For the most part, Russell Gewirtz' script is good but it could have used some adjusting. At 129 minutes, the film is a bit too long with multiple climaxes in addition to being a bit vague about just who Madeleine White is and how she's able to do what she does. Also, there's no explanation (unless I missed it) as to how Dalton knows about his true objective in the crime.

Nonetheless INSIDE MAN is a slick, clever, well-constructed crime thriller with a first rate cast and enough plot twists and turns to keep you guessing right up to the end. Recommended.


Saturday, May 21, 2016

1408


One night back in the '70s, when I was in high school, a bunch of us went to see an X-rated, 3-D movie at the old Texas theater on The Drag. The film was entitled, wait for it, LOVE IN 3-D. I know, clever, right? When we entered the lobby after buying our tickets, an usher handed each of us a pair of 3-D glasses. One of my buddies, Smiley, looked at the glasses and asked "What are these?"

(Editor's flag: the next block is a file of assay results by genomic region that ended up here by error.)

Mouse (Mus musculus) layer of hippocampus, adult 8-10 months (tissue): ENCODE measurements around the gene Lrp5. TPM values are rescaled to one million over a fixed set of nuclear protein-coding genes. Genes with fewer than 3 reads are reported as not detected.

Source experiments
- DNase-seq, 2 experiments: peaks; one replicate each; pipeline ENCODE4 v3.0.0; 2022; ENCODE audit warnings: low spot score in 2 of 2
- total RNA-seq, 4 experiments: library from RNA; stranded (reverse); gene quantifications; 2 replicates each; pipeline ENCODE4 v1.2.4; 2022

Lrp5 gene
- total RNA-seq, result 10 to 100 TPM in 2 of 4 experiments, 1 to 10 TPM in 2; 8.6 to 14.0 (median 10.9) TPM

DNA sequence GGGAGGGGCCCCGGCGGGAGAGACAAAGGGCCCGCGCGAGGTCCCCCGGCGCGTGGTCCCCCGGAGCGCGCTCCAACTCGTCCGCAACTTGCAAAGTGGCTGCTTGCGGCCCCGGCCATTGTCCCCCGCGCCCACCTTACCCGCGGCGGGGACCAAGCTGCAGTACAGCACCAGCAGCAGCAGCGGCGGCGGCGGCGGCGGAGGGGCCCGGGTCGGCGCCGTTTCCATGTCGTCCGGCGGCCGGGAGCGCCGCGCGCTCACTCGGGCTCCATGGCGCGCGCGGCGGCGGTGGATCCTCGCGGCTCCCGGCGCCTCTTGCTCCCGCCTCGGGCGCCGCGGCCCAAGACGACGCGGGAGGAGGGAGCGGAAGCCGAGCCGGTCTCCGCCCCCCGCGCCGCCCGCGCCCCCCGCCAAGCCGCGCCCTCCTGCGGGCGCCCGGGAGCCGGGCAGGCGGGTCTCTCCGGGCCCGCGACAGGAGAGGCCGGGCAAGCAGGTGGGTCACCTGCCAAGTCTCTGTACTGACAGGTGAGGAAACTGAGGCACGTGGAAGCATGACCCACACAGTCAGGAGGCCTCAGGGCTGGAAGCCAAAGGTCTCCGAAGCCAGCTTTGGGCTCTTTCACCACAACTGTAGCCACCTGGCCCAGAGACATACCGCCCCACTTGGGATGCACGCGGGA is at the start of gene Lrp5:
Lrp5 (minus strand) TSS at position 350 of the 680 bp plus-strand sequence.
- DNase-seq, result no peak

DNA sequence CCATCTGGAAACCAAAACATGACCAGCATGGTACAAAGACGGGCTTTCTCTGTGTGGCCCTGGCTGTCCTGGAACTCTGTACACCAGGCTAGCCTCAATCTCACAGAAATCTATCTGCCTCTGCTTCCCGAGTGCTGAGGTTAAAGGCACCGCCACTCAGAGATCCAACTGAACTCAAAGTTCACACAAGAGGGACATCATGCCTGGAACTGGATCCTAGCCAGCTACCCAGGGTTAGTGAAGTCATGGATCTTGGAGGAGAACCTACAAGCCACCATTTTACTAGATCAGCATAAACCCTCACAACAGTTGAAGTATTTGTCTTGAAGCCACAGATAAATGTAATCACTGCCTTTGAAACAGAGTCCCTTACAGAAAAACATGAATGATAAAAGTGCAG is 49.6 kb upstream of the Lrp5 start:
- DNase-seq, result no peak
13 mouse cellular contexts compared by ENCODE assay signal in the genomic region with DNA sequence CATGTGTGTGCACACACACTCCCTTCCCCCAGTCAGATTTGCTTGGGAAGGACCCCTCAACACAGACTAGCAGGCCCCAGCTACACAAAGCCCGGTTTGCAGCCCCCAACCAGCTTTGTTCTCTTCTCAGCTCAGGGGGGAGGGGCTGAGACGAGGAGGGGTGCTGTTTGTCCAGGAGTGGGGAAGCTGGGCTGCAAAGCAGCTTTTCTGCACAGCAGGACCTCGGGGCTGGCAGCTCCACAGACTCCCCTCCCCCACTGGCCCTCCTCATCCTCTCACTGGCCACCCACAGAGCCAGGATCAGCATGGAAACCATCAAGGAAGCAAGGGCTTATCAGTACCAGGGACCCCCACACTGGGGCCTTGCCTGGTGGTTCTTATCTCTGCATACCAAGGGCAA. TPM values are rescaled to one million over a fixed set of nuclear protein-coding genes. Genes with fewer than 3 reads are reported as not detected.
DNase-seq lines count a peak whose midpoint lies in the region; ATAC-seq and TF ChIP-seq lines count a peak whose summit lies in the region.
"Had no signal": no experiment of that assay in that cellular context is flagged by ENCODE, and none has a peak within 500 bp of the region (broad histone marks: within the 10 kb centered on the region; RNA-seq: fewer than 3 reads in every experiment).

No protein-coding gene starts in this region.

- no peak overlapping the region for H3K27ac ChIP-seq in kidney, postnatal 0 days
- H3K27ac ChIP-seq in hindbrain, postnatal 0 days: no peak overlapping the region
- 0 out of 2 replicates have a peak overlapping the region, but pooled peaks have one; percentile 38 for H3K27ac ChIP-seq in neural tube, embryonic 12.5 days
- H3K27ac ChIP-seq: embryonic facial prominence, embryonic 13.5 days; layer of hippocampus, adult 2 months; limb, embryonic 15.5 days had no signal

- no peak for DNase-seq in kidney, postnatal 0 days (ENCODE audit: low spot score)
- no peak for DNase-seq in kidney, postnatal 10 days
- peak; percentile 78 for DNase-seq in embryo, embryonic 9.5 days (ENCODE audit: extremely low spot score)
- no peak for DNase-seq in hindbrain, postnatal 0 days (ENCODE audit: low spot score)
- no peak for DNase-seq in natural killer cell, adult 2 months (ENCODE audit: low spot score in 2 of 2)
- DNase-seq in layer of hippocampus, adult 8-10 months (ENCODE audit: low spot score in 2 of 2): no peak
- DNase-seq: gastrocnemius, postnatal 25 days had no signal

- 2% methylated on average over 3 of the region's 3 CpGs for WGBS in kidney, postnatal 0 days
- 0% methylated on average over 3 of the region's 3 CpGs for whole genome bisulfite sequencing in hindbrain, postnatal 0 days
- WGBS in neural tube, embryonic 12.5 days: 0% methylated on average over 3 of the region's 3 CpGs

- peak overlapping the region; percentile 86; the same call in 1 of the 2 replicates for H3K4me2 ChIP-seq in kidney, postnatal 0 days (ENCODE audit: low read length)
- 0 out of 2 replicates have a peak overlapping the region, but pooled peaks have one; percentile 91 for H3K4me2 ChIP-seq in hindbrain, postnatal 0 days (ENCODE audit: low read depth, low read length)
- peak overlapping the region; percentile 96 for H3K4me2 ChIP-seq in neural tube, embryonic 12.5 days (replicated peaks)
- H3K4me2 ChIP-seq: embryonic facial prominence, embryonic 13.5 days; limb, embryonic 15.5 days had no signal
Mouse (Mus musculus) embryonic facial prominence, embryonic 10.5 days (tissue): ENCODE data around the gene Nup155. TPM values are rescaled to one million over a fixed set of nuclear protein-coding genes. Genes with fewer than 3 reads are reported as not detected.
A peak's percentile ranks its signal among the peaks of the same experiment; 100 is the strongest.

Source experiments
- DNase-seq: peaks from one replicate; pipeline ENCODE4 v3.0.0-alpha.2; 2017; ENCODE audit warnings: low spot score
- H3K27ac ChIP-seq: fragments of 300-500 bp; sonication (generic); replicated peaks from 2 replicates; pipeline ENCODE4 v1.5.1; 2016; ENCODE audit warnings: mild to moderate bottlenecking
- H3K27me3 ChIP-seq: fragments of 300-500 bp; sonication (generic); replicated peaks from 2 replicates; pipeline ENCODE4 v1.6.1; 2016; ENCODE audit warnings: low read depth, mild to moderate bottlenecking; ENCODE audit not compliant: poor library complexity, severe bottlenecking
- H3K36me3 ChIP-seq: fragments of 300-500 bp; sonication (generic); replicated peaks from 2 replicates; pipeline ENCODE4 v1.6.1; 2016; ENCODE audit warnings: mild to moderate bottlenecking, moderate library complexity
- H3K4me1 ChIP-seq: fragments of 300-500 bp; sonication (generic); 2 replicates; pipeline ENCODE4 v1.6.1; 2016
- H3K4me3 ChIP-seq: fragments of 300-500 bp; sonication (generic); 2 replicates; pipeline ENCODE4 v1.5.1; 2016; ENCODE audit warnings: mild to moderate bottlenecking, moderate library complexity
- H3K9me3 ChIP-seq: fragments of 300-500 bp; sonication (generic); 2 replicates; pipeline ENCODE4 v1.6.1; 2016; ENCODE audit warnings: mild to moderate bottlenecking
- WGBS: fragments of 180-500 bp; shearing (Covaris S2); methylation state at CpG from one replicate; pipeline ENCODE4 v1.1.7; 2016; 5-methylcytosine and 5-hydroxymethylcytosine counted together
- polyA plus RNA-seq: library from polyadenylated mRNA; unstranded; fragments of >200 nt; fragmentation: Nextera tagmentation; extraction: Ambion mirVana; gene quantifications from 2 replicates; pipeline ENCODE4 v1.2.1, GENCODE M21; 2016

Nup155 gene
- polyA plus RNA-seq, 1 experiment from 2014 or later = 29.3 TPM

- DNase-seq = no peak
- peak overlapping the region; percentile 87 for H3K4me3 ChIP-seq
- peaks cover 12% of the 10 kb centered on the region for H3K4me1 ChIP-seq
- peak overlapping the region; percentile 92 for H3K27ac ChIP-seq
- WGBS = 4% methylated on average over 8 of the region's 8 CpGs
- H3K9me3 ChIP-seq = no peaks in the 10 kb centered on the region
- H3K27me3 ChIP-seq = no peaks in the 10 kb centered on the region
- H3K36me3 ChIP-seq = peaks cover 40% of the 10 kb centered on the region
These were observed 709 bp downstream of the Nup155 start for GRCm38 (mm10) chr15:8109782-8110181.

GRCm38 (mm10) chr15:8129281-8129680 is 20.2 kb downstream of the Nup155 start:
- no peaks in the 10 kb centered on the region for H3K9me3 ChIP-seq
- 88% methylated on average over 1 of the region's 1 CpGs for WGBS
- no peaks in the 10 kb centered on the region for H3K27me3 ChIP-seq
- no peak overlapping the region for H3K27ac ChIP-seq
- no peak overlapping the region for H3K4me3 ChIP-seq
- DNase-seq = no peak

"They're 3-D glasses, " I said. "You gotta wear 'em to see the movie. What did you think we were coming to see?"

"Oh, I thought LOVE IN 3-D was a room number," he replied.

I tell that story to point out that 1408 (2007) is indeed a film about a room number. Based on a 1999 Stephen King short story (what is it with King and hotels, anyway?), the film stars John Cusack and a haunted hotel room. That's pretty much all there is to this movie. One guy, alone, in a hotel room that's trying to drive him to insanity and suicide.

Mike Enslin (Cusack), is a paranormal investigator and author. He doesn't really believe in the supernatural but he makes a living writing guide books to "haunted locations", including infamous hotels, most of which use the paranormal angle as a marketing tool. Mike is bitter and disillusioned following the death of his daughter and his estrangement from his wife Lily (Mary McCormack). Mike gets wind of Room 1408 in New York's ancient Dolphin Hotel and decides he simply must spend a night in the room in which all previous guests have died. Hotel manager Gerald Olin (Samuel L. Jackson, in what amounts to a cameo appearance, despite the movie poster art), at first refuses to let Mike stay in the room but he eventually relents. Mike moves in and the craziness begins.